Antibiotic Susceptibility tests (AST)

What are antibiotic susceptibility tests (AST) ?

AST are part of the routine process of infection disease diagnosis. Once the germ responsible for an infection has been identified, a subsequent antibiotic susceptibility test is run to determine which antibiotic the germ is sensitive to. The patient then receives the appropriate antibiotic, at the right concentration.

Key Figures

of mis-prescriptions per year in US hospitals

deaths per year caused by antibiotic resistance in Europe


increase in mortality per hour delay in appropriately treating sepsis

annual overall cost in the US

What is the medical need today?

Susceptibility testing methods are based on exposing bacteria to antibiotics and observing the response (phenotypic testing) or specific genetic tests (genetic testing). Methods used may be qualitative, meaning a result indicates resistance is or is not present; or quantitative, using a minimum inhibitory concentration (MIC) to describe the concentration of antibiotic to which a bacterium is sensitive.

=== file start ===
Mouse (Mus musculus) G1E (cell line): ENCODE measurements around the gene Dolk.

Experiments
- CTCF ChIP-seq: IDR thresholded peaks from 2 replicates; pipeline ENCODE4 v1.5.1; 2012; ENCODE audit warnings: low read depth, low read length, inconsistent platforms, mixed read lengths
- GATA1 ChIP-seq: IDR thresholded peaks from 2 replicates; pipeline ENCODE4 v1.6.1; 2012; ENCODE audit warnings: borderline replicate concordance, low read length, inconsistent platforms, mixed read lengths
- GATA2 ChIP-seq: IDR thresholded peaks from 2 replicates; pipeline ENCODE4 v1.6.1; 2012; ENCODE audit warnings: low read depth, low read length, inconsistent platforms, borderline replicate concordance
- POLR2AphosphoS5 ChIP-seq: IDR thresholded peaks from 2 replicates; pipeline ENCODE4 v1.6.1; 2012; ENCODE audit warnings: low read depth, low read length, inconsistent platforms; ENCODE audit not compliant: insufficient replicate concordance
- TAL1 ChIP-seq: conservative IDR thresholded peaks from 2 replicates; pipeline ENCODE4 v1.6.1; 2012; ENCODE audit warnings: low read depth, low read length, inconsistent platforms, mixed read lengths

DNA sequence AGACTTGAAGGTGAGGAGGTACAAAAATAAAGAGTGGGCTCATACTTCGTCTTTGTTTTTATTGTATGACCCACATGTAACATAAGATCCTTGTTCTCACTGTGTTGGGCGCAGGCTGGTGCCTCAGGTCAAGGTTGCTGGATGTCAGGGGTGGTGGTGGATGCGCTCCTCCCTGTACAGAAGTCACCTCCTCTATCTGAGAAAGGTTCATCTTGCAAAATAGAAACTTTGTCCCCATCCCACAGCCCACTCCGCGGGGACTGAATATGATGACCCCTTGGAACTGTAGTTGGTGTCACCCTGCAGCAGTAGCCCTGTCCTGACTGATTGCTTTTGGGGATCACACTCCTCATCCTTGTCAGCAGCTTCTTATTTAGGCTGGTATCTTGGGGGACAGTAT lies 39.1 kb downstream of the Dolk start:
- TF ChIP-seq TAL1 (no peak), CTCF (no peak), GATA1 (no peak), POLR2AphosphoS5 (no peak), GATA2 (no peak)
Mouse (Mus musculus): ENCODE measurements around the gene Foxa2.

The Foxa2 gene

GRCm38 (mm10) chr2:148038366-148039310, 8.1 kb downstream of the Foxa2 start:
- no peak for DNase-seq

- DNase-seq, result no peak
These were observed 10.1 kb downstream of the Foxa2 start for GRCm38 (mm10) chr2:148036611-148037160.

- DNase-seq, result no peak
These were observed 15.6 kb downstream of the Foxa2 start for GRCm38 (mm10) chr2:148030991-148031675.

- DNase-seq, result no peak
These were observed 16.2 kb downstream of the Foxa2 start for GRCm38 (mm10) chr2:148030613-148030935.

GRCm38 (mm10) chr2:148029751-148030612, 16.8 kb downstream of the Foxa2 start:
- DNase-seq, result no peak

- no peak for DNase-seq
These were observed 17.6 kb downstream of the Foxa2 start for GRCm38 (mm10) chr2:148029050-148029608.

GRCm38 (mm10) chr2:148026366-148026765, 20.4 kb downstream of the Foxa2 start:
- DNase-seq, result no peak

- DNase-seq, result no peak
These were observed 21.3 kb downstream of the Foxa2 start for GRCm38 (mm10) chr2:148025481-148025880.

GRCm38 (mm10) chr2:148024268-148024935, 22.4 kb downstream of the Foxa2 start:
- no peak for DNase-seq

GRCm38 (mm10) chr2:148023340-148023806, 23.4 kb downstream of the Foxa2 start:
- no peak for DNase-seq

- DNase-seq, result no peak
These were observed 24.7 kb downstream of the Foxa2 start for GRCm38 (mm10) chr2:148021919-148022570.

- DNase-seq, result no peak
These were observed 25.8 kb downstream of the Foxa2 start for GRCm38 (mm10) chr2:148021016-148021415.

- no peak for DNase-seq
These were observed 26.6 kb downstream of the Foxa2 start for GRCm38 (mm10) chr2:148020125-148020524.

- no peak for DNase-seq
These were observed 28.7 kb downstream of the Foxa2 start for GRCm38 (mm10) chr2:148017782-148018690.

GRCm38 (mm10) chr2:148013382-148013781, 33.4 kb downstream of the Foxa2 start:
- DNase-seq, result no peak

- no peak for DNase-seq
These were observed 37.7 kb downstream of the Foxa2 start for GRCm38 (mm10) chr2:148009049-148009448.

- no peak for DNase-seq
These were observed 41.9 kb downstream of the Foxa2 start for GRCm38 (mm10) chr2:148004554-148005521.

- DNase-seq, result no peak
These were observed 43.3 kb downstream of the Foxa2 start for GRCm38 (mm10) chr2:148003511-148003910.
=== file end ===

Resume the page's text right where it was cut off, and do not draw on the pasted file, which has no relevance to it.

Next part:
Current methods take up to 8 to 16 hours to perform an AST. The current turn-around time is so long, that patients are most of the time prescribed with broad-spectrum antibiotics while waiting for the AST results. This typical antibiotic misuse and/or overuse leads to antimicrobial resistance which is a global concern today, as listed by the World Health Organization (WHO).

What are the main features of C4AST diagnostic test ?

The C4AST kit is composed of an automated system to test isolated colony for their antibiotic resistance. The test leverages on C4Diagnostics’s patented click-chemistry technology and is designed to reduce by 8 the time to results compared to the gold standard. Overall the AST is performed in less than 2 hours.

The time saved in critical as in cases of acute infections such as sepsis, the mortality rate increases by 4% every hour without the appropriate antibiotic. Moreover it helps reducing the empirical prescription of “broad-spectrum” antibiotics, which are responsible for the rapid increase in antibiotic resistance and burdens healthcare costs.